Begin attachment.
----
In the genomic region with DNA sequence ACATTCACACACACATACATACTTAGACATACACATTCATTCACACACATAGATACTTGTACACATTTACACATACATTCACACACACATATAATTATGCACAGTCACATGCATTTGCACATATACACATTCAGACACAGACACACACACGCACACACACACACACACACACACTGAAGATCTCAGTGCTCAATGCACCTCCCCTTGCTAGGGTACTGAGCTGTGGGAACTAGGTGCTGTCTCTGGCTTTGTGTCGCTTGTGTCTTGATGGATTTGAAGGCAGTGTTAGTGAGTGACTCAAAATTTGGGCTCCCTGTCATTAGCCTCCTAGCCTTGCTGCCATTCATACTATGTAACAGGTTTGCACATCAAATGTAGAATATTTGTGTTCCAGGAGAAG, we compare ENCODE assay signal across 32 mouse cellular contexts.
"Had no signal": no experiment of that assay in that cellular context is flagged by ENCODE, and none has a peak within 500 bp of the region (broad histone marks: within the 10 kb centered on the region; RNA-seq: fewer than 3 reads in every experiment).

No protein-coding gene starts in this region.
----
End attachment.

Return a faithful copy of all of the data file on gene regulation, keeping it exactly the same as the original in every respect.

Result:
In the genomic region with DNA sequence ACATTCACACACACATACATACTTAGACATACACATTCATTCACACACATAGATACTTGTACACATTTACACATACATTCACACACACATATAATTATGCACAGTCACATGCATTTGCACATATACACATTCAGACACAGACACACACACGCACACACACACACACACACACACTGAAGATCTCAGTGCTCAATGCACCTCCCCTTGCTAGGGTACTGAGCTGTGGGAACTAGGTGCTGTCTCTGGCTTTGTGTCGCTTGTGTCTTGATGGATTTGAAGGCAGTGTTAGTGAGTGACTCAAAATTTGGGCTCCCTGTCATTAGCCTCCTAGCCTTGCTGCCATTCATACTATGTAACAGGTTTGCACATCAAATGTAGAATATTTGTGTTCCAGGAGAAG, we compare ENCODE assay signal across 32 mouse cellular contexts.
"Had no signal": no experiment of that assay in that cellular context is flagged by ENCODE, and none has a peak within 500 bp of the region (broad histone marks: within the 10 kb centered on the region; RNA-seq: fewer than 3 reads in every experiment).

No protein-coding gene starts in this region.